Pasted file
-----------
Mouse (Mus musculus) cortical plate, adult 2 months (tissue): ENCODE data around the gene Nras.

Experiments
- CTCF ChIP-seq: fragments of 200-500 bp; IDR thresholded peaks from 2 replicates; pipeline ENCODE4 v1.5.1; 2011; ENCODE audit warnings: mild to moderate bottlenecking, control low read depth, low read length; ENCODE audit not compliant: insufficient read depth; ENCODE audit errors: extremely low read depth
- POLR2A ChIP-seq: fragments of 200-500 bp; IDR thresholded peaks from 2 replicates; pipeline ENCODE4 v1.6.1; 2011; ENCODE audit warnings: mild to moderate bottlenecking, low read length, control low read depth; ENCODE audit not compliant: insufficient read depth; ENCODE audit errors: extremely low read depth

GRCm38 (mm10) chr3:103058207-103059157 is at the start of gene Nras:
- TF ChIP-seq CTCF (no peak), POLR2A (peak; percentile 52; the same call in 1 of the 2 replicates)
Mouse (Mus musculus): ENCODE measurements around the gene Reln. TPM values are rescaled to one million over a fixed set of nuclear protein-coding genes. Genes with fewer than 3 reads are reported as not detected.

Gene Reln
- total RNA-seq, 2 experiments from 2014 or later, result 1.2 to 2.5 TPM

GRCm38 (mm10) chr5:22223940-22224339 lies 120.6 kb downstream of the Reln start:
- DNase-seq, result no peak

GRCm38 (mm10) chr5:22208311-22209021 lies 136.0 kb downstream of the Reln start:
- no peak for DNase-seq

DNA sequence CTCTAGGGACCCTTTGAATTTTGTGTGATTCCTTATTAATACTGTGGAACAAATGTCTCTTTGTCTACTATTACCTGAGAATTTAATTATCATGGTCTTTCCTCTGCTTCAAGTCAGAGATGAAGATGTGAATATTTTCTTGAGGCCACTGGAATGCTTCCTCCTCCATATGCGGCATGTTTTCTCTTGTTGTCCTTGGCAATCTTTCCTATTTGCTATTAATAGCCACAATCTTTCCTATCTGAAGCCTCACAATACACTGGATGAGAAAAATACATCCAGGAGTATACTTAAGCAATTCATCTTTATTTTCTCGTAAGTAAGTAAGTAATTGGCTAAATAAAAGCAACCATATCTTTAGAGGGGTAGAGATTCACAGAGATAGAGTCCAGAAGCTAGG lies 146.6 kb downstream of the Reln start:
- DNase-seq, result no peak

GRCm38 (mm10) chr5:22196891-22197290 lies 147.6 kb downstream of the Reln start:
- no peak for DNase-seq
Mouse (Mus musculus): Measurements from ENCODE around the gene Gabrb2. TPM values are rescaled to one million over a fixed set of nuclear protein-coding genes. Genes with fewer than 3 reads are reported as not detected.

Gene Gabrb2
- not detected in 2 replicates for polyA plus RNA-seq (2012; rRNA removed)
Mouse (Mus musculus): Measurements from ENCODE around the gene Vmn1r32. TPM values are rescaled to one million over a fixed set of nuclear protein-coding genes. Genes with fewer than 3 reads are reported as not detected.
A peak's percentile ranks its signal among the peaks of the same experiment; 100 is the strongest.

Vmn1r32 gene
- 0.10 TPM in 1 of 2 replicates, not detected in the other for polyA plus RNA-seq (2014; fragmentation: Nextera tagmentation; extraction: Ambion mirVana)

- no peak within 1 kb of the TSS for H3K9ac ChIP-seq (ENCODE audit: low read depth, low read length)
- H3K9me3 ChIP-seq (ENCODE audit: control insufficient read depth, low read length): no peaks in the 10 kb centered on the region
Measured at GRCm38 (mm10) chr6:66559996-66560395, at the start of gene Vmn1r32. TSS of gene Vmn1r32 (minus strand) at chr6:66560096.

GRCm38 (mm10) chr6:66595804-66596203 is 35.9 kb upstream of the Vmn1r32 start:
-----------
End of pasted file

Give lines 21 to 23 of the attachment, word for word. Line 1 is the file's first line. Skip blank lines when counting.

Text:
Mouse (Mus musculus): Measurements from ENCODE around the gene Vmn1r32. TPM values are rescaled to one million over a fixed set of nuclear protein-coding genes. Genes with fewer than 3 reads are reported as not detected.
A peak's percentile ranks its signal among the peaks of the same experiment; 100 is the strongest.

Vmn1r32 gene